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Engineering Fee Question

Engineering Fee Question

Engineering Fee Question

In my industry all engineering firms fee's are based off of a fee schedule which is based on total construction cost.  Also, on all statement of qualifications, engineering firms never list anything about engineering fees, they are typically negociated after a firm is selected.  My question is:  Is it ethical to charge 50% to 75% of what other firms are charging and is it ethical to list fees in a statement of qualifications?

RE: Engineering Fee Question

Fees are ethical.  Period.  I started out charging twice the going rate.  Customers look at my company, my capabilities, and experience and then they decide if my hourly rate is "reasonalbe" or not.  No cooercion.  No obligations.  My rate is my rate and people that think it is too high don't hire me.

Hiding a very high or very low fee inside of a bid is perfectly reasonable since the client is evaluating the total costs from one company vs. the others.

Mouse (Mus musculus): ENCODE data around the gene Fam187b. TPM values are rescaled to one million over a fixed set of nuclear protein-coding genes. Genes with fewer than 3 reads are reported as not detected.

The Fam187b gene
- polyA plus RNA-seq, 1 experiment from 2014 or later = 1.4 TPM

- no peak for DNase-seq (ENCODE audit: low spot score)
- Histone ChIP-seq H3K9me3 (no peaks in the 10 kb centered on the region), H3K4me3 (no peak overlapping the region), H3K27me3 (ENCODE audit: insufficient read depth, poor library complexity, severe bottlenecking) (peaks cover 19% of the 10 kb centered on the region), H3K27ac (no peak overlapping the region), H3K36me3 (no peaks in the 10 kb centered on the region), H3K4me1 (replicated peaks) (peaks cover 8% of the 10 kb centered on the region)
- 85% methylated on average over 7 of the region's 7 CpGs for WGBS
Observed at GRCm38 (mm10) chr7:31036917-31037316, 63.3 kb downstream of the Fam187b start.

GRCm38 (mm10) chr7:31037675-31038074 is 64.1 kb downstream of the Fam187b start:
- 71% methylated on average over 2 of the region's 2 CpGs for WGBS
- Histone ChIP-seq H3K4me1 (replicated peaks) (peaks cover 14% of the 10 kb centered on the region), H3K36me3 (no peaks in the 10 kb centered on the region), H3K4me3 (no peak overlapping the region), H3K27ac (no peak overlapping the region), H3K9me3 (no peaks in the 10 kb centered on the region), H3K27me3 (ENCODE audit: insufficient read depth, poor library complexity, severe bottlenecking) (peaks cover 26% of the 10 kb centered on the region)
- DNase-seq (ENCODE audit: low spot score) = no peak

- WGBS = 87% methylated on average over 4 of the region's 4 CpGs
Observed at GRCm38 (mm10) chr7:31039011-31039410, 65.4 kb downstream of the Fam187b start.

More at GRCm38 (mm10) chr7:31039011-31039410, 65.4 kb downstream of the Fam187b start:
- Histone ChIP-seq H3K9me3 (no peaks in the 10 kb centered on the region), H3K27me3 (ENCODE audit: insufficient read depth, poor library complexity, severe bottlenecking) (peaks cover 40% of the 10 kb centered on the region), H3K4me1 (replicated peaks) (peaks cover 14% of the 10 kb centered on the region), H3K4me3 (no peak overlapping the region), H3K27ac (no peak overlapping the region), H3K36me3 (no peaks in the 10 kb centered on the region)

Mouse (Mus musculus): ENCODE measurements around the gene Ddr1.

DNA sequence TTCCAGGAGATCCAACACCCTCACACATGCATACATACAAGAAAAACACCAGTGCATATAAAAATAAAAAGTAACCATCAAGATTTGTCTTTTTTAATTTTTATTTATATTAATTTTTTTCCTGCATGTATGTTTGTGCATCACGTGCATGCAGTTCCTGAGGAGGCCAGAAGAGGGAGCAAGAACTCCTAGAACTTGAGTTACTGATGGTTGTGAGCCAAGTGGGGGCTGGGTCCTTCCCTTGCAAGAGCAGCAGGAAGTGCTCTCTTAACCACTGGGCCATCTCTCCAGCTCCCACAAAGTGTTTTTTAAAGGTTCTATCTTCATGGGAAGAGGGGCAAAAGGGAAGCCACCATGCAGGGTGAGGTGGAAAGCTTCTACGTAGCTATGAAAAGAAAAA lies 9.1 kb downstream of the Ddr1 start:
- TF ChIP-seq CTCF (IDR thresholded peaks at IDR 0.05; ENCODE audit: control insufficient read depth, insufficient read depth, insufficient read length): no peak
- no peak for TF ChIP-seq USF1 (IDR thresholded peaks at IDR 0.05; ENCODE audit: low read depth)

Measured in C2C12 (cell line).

Listing engineering charges in the qualifications is a company-by-company decision.  Ethics really don't come into it.  Many people don't include a rate schedule in a qualification package because those packages get pretty broad distribution and there may be people who see that document who don't have a need-to-know your rates.  I've reached the point where I don't really care who knows my hourly rate, but when I was first starting out I was a little nervous that companies would look at the hourly rate and exclude me without knowing what they were passing up.  I've since decided that people who would dismiss me are people who I probably don't want to work for.



RE: Engineering Fee Question